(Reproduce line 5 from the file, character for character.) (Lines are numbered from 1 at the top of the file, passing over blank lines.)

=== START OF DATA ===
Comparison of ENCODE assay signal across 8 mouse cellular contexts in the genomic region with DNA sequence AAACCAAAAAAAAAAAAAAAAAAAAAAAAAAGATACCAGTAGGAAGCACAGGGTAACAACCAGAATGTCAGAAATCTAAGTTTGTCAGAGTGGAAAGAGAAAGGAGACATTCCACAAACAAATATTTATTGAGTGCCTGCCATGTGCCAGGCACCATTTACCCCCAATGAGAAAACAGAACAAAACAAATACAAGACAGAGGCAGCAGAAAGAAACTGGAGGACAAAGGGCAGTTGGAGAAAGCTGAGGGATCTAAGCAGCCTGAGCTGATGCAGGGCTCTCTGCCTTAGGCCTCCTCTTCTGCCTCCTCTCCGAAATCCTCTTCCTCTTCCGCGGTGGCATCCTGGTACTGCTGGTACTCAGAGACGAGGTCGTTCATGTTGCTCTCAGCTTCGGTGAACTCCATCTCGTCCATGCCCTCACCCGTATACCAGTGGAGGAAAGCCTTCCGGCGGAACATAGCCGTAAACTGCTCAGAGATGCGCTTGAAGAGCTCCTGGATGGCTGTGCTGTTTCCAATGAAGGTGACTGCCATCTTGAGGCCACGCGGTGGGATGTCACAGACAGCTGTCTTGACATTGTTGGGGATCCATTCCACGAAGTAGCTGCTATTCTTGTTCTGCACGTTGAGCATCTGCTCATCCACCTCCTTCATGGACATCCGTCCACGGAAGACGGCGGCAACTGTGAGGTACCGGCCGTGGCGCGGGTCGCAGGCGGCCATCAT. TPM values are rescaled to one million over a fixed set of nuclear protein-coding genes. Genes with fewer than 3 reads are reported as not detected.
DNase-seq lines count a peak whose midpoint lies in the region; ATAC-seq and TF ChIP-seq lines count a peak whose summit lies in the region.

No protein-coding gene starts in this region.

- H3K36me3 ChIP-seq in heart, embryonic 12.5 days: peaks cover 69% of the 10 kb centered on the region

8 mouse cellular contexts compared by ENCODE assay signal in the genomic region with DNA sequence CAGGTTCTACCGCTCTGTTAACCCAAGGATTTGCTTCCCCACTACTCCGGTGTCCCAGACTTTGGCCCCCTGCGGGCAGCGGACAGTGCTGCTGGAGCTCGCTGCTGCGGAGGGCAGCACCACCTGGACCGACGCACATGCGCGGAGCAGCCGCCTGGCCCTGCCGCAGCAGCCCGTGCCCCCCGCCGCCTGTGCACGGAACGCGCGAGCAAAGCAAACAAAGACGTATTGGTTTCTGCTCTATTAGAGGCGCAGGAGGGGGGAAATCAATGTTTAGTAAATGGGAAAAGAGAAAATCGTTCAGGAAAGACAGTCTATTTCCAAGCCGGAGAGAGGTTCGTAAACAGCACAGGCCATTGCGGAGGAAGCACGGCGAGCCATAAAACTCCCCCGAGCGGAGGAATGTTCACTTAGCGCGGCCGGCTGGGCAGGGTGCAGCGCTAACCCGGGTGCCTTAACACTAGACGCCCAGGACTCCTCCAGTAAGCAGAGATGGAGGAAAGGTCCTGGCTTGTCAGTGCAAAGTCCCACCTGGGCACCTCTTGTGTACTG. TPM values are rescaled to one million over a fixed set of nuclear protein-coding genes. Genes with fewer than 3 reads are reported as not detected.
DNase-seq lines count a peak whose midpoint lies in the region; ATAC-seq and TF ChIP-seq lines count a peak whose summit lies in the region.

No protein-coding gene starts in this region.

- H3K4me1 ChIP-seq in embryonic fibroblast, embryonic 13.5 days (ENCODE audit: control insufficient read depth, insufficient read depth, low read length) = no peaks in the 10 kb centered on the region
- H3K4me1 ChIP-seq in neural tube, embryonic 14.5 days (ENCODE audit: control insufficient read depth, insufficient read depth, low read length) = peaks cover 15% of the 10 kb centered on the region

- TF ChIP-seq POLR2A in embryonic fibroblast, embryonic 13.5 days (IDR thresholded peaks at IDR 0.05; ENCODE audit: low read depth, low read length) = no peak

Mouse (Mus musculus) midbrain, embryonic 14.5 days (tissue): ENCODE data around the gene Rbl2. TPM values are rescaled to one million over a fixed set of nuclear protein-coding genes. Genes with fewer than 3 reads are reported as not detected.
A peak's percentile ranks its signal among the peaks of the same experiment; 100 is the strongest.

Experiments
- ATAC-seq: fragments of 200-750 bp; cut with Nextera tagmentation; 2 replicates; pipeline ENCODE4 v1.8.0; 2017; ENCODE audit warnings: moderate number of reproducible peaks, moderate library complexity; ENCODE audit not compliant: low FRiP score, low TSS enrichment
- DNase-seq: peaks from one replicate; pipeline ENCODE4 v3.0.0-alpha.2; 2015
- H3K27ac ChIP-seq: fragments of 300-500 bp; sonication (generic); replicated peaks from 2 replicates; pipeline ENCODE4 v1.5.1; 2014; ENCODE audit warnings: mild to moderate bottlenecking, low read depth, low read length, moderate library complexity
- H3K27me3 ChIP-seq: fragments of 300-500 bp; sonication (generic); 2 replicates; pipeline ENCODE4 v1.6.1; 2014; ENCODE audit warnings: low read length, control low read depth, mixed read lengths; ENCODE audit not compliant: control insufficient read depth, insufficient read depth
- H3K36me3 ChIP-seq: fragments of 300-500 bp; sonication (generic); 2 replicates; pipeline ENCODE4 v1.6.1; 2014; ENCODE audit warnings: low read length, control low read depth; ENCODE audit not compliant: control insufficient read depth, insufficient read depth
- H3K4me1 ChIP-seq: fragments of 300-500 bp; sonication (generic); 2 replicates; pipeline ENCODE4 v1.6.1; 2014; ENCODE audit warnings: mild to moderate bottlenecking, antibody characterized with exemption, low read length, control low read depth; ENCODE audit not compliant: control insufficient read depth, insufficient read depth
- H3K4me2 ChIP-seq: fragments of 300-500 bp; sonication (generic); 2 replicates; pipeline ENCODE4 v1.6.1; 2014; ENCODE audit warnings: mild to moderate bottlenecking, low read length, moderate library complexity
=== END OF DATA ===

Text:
8 mouse cellular contexts compared by ENCODE assay signal in the genomic region with DNA sequence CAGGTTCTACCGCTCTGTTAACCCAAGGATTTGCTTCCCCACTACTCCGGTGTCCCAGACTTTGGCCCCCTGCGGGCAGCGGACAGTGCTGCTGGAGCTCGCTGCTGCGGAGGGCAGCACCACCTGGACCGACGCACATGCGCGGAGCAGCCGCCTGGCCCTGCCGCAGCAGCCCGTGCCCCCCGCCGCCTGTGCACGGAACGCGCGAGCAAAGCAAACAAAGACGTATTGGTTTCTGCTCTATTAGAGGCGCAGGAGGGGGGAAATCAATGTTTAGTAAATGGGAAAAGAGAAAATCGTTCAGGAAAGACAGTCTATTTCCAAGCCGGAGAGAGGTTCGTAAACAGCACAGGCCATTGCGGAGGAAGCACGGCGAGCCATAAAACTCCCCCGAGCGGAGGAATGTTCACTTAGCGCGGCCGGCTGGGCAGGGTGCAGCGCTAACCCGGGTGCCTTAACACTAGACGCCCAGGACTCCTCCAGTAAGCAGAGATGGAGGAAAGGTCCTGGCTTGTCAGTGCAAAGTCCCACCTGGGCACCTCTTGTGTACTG. TPM values are rescaled to one million over a fixed set of nuclear protein-coding genes. Genes with fewer than 3 reads are reported as not detected.